Codec 360 includes an HDA interface 420, an audio function group 430, a DSP interface 440, and a Class-D PWM controller 450 that is based on DSP 455. HDA controller 340 transmits information over the HDA bus in frames of time-multiplexed data. HDA interface 420 reads the data off the HDA bus and forwards the data to the appropriate nodes in audio function group 430. Audio function group 430 includes various components (referred to in the HDA specification as “widgets”), each of which is addressable as a node in the audio function group. The identifiers (Node IDs) for some nodes may be mapped to DSP 455, which is configured to perform many of the functions that are performed by particular widgets in conventional HDA codecs. The DSP therefore receives data that would normally be directed to these widgets (for example, volume control data would normally be directed to a mixer widget in a conventional codec, but volume is controlled by the DSP in this embodiment, so this data is forwarded to the DSP.) DSP interface 440 serves in this embodiment to reformat the one-byte wide data from the HDA bus into three-byte wide data that is used by the DSP.
PWM controller 450 can provide PWM output signals via the output lines of the codec (if plug-in application card 380 is not installed), or it can provide these signals to the hardware 485 on plug-in card 380 via interface 410 (if the plug-in card is installed). Codec 360 also accesses memory 486 on plug-in card 380 via interface 410 to determine the configuration or “personality” of the card so that the codec can be configured in accordance with this information.
The connectors may include any type of back panel terminals that are suitable for the audio amplification system, such as RCA jacks, speaker terminals, optical signal connectors and the like, as may be appropriate for the various input and output signals. The memory components in this example include a product ID memory 521 (in this case an EEPROM) and a memory for storing the firmware relating to the card's personality 522. Product ID memory 521 is small and may store a product identifier, license ID, or other identifying information that is associated with the card. Firmware memory 522 is larger, and may be used to store configuration information such as the capabilities of the components on the card, programming associated with the configuration, etc. the firmware memory may also identify constraints or limitations that are imposed on the system so that some of the capabilities of the card and/or codec cannot be accessed (even though they are available).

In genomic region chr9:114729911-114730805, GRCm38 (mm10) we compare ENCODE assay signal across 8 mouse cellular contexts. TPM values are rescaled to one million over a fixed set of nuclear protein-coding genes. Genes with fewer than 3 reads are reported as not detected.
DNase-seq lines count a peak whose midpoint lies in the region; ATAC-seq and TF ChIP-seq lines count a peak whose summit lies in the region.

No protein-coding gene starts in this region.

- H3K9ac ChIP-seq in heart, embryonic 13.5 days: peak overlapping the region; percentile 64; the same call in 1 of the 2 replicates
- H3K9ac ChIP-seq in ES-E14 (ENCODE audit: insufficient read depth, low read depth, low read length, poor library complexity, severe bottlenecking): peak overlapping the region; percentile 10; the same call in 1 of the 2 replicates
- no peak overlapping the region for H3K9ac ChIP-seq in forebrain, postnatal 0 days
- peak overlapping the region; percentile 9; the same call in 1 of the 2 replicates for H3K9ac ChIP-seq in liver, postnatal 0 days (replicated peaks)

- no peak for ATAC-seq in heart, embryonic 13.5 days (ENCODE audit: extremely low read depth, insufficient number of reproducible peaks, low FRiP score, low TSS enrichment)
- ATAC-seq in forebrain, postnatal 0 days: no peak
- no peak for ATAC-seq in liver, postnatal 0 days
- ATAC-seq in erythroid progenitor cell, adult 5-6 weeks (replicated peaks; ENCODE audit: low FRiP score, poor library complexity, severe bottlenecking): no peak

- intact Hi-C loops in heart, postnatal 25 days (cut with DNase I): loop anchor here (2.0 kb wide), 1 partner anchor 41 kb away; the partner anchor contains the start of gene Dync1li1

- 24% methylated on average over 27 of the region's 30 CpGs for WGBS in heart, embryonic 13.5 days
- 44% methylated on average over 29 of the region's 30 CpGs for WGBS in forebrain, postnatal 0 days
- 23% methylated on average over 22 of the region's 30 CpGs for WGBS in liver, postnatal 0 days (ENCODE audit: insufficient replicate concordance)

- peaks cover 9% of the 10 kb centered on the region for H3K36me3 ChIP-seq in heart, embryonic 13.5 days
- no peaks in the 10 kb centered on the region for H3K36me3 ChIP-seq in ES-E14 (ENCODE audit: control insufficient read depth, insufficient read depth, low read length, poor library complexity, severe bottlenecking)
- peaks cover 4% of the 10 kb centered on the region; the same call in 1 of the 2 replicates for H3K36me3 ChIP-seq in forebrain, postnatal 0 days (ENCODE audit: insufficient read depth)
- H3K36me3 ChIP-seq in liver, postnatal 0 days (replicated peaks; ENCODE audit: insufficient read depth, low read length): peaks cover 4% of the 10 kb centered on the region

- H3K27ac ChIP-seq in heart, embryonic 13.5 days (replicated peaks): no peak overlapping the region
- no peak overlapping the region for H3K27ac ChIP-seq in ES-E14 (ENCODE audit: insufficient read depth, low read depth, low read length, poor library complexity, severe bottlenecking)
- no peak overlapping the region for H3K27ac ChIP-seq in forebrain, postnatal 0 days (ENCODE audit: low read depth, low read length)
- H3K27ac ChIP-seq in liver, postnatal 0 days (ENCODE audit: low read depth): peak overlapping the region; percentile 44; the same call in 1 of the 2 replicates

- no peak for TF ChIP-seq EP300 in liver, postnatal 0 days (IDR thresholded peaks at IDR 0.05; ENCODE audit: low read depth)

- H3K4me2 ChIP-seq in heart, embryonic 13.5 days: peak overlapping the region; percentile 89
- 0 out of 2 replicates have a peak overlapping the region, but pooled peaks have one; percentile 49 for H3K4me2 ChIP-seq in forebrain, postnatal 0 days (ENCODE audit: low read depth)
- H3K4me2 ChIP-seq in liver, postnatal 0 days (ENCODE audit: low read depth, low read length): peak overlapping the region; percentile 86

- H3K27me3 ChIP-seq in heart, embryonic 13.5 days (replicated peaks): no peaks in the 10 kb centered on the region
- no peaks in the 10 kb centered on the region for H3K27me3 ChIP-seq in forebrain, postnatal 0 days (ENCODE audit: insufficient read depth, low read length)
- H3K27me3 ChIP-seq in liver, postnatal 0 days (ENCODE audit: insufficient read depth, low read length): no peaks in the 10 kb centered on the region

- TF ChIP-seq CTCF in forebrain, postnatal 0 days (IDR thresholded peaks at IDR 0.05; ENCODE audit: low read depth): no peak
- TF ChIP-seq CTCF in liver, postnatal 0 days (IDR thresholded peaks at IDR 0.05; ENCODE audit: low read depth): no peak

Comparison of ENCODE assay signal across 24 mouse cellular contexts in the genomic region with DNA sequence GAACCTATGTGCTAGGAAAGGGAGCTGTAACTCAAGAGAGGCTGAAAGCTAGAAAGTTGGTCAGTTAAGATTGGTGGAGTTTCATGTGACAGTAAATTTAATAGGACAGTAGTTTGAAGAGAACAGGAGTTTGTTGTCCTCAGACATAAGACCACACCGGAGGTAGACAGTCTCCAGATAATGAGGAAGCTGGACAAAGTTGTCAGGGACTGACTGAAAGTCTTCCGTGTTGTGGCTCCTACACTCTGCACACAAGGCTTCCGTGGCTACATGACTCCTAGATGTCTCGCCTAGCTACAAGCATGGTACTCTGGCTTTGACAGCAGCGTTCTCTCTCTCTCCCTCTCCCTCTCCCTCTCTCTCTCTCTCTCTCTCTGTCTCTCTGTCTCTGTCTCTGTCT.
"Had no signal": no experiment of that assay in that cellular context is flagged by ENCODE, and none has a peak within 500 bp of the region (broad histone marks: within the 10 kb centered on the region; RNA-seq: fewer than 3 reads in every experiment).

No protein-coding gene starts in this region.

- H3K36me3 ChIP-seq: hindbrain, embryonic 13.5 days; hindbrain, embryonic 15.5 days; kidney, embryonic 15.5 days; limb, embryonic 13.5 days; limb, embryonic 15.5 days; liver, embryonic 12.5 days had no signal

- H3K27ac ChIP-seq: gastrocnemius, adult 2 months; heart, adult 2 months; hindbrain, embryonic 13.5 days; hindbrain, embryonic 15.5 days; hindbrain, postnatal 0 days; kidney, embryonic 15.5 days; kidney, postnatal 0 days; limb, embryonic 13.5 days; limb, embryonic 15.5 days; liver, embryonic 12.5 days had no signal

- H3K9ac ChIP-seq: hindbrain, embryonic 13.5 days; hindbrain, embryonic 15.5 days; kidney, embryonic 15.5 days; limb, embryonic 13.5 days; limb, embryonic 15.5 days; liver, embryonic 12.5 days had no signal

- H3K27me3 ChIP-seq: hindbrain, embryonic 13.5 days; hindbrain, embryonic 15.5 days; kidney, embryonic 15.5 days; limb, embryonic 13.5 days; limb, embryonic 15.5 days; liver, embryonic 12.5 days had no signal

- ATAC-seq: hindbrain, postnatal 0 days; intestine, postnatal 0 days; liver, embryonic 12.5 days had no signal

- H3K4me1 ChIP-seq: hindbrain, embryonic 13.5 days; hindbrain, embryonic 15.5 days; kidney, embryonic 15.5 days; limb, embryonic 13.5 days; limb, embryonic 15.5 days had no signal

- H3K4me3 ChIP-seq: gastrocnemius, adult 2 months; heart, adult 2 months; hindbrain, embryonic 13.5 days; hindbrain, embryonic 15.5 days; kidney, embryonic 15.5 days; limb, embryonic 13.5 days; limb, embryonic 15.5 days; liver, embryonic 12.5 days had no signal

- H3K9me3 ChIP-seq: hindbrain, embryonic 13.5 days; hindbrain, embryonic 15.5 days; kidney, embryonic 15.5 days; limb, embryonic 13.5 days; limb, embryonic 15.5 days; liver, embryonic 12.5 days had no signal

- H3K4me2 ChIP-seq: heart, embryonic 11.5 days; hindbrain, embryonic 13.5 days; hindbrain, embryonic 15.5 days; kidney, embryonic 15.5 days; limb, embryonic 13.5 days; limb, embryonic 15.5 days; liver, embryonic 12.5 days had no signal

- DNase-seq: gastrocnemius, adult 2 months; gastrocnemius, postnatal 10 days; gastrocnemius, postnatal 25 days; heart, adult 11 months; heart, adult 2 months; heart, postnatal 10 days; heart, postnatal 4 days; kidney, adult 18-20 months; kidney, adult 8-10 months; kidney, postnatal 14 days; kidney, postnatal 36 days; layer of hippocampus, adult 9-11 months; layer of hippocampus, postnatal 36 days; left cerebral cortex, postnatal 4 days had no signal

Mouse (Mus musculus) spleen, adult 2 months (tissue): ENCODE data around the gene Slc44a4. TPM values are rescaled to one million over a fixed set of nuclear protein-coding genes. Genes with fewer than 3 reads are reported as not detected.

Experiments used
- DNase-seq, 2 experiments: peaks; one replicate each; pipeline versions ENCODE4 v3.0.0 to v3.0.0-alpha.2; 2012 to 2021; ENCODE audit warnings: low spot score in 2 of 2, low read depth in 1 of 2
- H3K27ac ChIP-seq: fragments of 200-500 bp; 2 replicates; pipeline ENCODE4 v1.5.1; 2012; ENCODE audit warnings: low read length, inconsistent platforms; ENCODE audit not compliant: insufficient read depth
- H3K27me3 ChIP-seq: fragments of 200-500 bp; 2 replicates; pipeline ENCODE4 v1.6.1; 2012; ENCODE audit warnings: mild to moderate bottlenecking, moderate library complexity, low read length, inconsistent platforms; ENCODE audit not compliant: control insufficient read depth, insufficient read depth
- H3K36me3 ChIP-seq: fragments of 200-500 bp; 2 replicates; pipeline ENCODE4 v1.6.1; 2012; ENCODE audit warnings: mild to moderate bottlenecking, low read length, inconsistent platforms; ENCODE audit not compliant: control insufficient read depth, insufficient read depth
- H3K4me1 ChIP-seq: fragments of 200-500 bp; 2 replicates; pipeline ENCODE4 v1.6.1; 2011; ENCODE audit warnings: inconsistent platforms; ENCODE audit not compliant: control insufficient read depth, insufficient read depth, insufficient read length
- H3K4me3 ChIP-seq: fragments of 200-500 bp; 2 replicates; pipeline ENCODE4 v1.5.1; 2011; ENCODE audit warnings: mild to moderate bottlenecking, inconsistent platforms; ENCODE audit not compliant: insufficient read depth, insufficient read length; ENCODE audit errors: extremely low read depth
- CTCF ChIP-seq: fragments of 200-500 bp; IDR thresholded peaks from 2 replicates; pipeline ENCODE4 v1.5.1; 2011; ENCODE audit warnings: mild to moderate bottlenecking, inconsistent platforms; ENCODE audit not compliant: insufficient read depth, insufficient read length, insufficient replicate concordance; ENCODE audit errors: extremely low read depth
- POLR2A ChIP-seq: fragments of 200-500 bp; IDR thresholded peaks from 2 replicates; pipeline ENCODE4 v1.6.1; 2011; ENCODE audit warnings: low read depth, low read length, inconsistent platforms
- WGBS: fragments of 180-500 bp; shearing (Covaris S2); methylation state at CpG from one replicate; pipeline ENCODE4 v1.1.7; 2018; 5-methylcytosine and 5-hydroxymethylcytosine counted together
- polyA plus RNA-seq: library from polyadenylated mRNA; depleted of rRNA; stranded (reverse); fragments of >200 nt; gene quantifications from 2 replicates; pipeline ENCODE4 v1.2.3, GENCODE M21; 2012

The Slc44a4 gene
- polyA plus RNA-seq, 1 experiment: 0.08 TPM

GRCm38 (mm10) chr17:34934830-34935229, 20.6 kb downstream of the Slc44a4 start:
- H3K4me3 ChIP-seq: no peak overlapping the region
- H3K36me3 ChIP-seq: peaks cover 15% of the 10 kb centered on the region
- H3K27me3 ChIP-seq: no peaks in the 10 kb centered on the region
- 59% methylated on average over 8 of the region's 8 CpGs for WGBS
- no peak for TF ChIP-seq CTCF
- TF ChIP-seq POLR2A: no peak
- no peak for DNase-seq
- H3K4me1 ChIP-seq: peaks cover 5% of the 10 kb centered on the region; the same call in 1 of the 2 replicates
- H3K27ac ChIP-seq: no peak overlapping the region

The functional hardware of plug-in card 380 may include such things as power amplifiers 531, preamplifiers 532 and high-quality analog inputs and/or outputs 533. Typically, these components will serve as the power stage of the audio amplification channels embodied in the HDA subsystem of the PC. The capabilities of the functional hardware may, as noted above, be limited by the programming of the firmware memory. For instance, amplifier components 531-532 may be capable of producing 100W of output power, but the programming in the firmware memory may constrain the system to operate at 20 W.